- Children who had a dog at home had fewer respiratory tract symptoms than children with no dog contacts.
- Note that children having dog contacts at home had less frequent otitis and tended to need fewer courses of antibiotics than children without such contacts.
Having a dog in the home can help ward off infections in very young infants, possibly by hastening immune system development, researchers suggested.
During the first year of life, children living with dogs were generally healthier (OR 1.31, 95% CI 1.13 to 1.52, P<0.001) and were less likely to have frequent ear infections (OR 0.56, 95% CI 0.38 to 0.81, P=0.002), according to Eija Bergroth, MD, of Kuopio University Hospital in Kuopio, Finland, and colleagues.
In addition, they typically were treated with fewer courses of antibiotics for otitis (OR 0.71, 95% CI 0.52 to 0.96, P=0.03) compared to children without contact, the researchers reported in the August Pediatrics online.
Previous studies concerning the presence of animals in the home and childhood immunity have had conflicting results, with some suggesting that living with dogs can have favorable effects, while others found an increased risk for respiratory infections in children with pets.
"A better understanding of the interplay between pet-related exposures and the development of early respiratory tract infections may provide indirect insight regarding the factors affecting the maturation of the immune responses and its disturbances," Bergroth and colleagues wrote.
To explore this, the researchers enrolled 397 Finnish newborns, requesting that their parents fill out weekly diaries on symptoms, infections, and pet exposures beginning at week 9 of life and continuing through the first year.
The parents also completed a retrospective questionnaire at the conclusion of the study.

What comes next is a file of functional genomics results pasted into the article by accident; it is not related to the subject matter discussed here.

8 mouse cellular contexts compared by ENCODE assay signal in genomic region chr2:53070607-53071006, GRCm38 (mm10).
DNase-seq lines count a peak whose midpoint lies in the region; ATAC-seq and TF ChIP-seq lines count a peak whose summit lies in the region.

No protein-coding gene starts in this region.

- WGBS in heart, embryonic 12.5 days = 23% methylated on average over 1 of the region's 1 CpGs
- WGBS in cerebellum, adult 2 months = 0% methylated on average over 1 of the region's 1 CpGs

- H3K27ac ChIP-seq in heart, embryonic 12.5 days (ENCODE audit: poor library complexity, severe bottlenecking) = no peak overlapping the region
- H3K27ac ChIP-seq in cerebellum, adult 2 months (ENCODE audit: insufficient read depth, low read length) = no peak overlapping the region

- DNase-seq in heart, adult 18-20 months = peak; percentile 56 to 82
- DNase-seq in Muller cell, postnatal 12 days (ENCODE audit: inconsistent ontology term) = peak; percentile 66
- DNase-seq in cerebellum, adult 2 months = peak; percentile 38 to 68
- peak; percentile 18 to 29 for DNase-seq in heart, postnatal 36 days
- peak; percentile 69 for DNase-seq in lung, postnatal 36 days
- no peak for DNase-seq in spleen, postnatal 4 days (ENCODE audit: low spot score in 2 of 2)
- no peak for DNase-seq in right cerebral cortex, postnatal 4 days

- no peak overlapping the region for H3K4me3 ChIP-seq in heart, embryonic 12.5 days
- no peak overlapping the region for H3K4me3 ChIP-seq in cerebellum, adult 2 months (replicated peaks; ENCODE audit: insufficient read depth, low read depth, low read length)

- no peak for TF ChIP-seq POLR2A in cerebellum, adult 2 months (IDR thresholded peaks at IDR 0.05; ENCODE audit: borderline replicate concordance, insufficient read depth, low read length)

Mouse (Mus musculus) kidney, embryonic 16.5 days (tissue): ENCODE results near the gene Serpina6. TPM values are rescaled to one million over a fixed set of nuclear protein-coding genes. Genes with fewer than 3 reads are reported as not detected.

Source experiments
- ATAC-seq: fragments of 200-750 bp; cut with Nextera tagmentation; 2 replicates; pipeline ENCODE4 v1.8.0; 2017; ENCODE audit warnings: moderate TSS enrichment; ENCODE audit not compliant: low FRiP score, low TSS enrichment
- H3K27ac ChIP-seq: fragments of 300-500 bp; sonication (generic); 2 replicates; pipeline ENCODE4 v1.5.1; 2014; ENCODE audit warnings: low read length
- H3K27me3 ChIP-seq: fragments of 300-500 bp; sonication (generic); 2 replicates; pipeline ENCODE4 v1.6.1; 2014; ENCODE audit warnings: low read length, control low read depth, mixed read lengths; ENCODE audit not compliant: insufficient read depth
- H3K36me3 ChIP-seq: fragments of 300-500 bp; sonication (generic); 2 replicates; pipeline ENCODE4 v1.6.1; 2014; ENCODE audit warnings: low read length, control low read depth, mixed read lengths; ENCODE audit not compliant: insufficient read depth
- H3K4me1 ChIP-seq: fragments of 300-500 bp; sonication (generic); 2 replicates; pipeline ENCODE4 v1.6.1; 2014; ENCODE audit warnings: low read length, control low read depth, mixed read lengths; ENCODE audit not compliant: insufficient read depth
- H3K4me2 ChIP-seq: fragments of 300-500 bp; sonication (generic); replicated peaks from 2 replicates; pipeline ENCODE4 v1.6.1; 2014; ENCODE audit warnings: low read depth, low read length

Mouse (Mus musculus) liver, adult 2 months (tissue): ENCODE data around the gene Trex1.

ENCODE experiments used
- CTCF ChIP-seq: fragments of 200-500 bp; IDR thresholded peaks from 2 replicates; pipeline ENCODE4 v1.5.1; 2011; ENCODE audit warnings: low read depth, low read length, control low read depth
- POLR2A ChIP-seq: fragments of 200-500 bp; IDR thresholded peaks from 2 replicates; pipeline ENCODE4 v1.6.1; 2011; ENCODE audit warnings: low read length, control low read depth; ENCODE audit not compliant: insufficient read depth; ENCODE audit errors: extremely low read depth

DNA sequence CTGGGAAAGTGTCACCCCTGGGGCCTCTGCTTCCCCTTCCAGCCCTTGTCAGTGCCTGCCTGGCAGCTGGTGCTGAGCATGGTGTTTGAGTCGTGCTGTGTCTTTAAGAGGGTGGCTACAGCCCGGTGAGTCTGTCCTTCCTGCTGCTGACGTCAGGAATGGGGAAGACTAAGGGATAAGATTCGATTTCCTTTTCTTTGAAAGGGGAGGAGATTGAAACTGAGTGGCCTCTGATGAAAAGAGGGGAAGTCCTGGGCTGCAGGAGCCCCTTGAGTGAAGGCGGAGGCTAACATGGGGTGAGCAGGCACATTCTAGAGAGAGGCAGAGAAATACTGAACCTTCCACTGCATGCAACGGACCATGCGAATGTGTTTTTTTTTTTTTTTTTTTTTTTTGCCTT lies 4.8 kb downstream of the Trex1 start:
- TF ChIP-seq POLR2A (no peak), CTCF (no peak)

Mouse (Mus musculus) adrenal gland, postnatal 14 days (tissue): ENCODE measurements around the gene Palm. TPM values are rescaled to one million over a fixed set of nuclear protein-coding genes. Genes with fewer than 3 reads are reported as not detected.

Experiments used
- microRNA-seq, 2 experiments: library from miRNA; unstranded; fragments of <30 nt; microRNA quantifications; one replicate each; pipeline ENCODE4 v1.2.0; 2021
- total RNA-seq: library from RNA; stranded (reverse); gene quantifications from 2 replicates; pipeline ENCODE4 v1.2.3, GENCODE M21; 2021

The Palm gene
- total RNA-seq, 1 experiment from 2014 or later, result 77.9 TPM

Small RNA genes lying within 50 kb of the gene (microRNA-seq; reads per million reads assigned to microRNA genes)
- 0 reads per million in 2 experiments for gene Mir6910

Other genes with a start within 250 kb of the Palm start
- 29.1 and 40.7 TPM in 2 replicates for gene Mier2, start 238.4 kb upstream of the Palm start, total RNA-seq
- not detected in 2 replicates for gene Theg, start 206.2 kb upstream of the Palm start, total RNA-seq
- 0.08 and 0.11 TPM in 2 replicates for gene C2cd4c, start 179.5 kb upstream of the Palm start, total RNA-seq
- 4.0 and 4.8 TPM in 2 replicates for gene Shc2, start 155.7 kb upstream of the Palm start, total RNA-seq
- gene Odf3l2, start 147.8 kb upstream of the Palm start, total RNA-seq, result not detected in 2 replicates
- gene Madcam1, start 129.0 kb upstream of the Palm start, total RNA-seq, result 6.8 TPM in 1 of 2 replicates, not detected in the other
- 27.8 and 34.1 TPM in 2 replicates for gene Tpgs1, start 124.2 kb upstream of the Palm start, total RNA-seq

During a total of 17,124 weeks of follow-up, fever had been reported in 71.8% of the children, otitis media in 39.5%, rhinitis in 96.7%, cough in 84.4%, and wheezing in 32.2%.
Systemic antibiotics had been given to 47.6%.
On the retrospective questionnaire, having no dog exposure at home was reported for 65.2% of the children, while 75.5% had no cat exposure.
In a univariate analysis, having either a dog or a cat was associated with better overall health (P<0.001), with children having fewer weeks during which they had respiratory tract symptoms.
However, in the multivariate analysis with adjustment for confounders including sex, rural living, maternal smoking, number of siblings, parental allergies, and season of birth, only having a dog at home was significant.
When the researchers considered the extent of canine exposure (less than 6 hours per day, 6 to 16 hours, or more than 16 hours), they found the strongest associations for having a dog inside the house for less than 6 hours per day:
- Overall healthy, OR 1.25 (95% CI 1.04 to 1.50, P=0.02)
- Fever, OR 0.63 (95% CI 0.41 to 0.97, P=0.04)
- Antibiotic use, OR 0.54 (95% CI 0.34 to 0.87, P=0.01)
- Otitis, OR 0.38 (95% CI 0.18 to 0.82, P=0.01)
As to why having the dog inside for a shorter period of time would be more protective, the researchers suggested that dogs that were outdoors longer could have tracked more dirt into the house.
"The amount of dirt is likely to correlate with bacterial diversity in the living environment, possibly affecting the maturation of the child's immune system and further affecting the risk of respiratory tract infections," Bergroth and colleagues observed.
Although cat ownership seemed protective in the univariate analysis, the association for overall health was not significant in the multivariate analysis (OR 1.06, 95% CI 0.88 to 1.29, P=0.53).
The reasons for this were unclear, the researchers noted.
The study provides "preliminary evidence" that having a dog in the home may have beneficial effects on early immunity, and particularly for preventing respiratory tract infections, they concluded.
Primary source: Pediatrics
Bergroth E, et al. "Respiratory tract illnesses during the first year of life: Effect of dog and cat contacts" Pediatrics 2012; DOI: 10.1542/peds.2011-2825.